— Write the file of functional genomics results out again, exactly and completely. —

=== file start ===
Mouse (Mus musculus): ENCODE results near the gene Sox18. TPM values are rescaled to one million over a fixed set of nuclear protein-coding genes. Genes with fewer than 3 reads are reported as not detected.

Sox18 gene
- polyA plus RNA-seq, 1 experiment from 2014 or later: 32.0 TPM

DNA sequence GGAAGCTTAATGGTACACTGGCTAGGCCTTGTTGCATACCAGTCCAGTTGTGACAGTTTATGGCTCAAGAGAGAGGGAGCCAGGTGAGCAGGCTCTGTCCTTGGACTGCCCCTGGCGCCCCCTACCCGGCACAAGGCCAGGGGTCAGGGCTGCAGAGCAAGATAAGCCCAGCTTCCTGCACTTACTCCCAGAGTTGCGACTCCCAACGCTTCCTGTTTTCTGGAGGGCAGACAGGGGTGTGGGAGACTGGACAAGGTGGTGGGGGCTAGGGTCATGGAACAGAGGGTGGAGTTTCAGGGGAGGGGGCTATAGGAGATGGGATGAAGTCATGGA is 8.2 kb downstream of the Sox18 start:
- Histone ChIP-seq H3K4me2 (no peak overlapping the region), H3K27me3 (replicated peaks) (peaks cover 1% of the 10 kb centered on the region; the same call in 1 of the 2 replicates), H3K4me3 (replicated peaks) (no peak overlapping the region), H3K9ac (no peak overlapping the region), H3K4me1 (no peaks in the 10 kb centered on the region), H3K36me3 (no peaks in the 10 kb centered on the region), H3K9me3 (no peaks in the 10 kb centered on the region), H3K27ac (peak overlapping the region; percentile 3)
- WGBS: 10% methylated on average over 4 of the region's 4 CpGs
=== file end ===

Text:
Mouse (Mus musculus): ENCODE results near the gene Sox18. TPM values are rescaled to one million over a fixed set of nuclear protein-coding genes. Genes with fewer than 3 reads are reported as not detected.

Sox18 gene
- polyA plus RNA-seq, 1 experiment from 2014 or later: 32.0 TPM

DNA sequence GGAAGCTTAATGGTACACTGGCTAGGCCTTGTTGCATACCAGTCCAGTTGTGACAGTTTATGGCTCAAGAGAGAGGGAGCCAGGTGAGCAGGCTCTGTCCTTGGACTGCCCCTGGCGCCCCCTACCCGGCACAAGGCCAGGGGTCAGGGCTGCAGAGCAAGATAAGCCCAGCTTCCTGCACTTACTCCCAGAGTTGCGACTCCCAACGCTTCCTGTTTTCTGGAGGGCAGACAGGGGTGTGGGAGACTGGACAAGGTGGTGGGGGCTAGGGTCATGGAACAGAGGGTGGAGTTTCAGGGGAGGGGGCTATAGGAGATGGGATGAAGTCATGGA is 8.2 kb downstream of the Sox18 start:
- Histone ChIP-seq H3K4me2 (no peak overlapping the region), H3K27me3 (replicated peaks) (peaks cover 1% of the 10 kb centered on the region; the same call in 1 of the 2 replicates), H3K4me3 (replicated peaks) (no peak overlapping the region), H3K9ac (no peak overlapping the region), H3K4me1 (no peaks in the 10 kb centered on the region), H3K36me3 (no peaks in the 10 kb centered on the region), H3K9me3 (no peaks in the 10 kb centered on the region), H3K27ac (peak overlapping the region; percentile 3)
- WGBS: 10% methylated on average over 4 of the region's 4 CpGs